A 26-Year-Old’s Diary Entries From Late July, 1977


Friday, July 22, 1977

It’s just after midnight, so it’s actually very early on Saturday morning, and I’ve spent the evening with my friends. If Grandpa Nat weren’t so desperately ill, this would be the happiest time of my life. As it is, I think his illness only makes these days feel that much moreprecious.

Lately I can’t write a thing although I’ve tried. But this does not bother me because living is so much more precious. These are “moments of being” and in quieter, lonelier times, I’ll have a chance to use these events and feelings in fiction.

Last evening we had a birthday cake for Dad despite the situation. Marc and Deanna were away at the Alice Cooper concert, but Mom, Jonny and I gave Dad cards and the cake. He waited a long time before blowing out the candles – we didn’t have 51 of them, of course – and I bet he was wishing for his father’s recovery.

Dad has been torn apart this week. Mom said he had been so rested from his vacation, and then he had only one day back before Grandpa Nat got sick. “What could be worse than this?” Dad says. “My father has been a part of me for so long. . .”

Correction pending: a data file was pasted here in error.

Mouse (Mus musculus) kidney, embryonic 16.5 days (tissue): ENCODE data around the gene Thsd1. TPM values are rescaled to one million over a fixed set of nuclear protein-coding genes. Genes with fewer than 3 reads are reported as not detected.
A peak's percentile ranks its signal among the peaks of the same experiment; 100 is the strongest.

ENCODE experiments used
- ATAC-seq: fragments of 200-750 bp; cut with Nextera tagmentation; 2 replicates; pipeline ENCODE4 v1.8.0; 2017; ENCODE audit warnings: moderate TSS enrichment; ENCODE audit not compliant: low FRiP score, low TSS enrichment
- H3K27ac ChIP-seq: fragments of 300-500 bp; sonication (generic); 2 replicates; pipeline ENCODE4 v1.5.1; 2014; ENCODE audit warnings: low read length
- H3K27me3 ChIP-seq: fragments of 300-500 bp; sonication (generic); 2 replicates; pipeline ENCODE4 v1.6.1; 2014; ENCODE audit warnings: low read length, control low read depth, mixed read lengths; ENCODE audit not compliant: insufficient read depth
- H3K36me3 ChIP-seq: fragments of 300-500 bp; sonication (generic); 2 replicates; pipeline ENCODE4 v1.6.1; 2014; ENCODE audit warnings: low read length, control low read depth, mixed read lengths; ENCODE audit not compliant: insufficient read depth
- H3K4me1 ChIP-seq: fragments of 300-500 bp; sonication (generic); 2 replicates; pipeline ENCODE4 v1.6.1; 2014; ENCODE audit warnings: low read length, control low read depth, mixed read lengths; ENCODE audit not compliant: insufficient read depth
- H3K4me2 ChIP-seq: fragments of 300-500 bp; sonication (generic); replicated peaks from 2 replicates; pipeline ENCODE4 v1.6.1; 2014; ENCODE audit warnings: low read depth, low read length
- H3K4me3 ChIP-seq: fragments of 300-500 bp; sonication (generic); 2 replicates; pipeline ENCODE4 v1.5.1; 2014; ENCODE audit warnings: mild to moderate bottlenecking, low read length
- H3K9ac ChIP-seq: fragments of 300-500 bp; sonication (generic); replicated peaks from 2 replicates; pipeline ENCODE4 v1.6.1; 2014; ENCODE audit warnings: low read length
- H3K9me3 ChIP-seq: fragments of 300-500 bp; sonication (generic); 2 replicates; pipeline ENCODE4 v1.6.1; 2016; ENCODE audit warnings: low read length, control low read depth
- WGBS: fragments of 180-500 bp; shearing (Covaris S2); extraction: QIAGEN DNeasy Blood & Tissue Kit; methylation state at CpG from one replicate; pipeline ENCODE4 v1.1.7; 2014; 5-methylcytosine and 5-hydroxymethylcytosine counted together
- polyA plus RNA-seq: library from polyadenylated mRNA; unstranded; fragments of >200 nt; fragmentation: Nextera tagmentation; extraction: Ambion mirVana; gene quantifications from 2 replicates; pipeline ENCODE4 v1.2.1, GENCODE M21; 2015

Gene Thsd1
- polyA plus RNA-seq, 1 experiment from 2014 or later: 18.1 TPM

They were not just a father and son; Dad was Grandpa Nat’s only son and his partner. For years they spent every day together in “the place” – arguing a lot, yes, but also working together, sharing business success and failure.

Dad feels some guilt about not being down there, but he knows it will displease Mom if he goes to Miami. She says there’s nothing he can do there, that Aunt Sydelle can manage things better than she says she can.

Grandma Sylvia is a mess; she cries all the time. Great-Uncle Harry accused Dad and Sydelle of not wanting to spend the money for the proper care – God, how being rich can create arrogance in men! –and Mom really told Harry off on the phone.

Robin and Michael have been calling regularly, as has Joel, as well as a few others. Grandma Ethel tells me not to worry, that Grandpa Nat will be all right.

The last I heard – this was at dinnertime this evening – was that he seemed to be coming out of the coma and that it appeared he could recognize faces. I guess that’s the best we can hope for; it’s a slim hope, but yesterday the doctors didn’t think even this was possible.

Last night we had a family talk, and Jonny and I were discussing Deanna and Marc with our parents, who agreed that Deanna is very naïve, maybe even dumb, but they feel she’s what Marc needs.

I notice the way Deanna looks at him, as if he were a god; she follows Marc around everywhere with unlimited adoration, and she sends him cards every day. Marc’s never felt that important to anyone before, and Dad pointed out that after seeing Deanna, Marc always comes home in a good mood.

With Bunny, he often used to come home in one of his black raging moods. Mom said that we have to admit that however unsophisticated Deanna is, she’s so good-natured as to be almost saintly.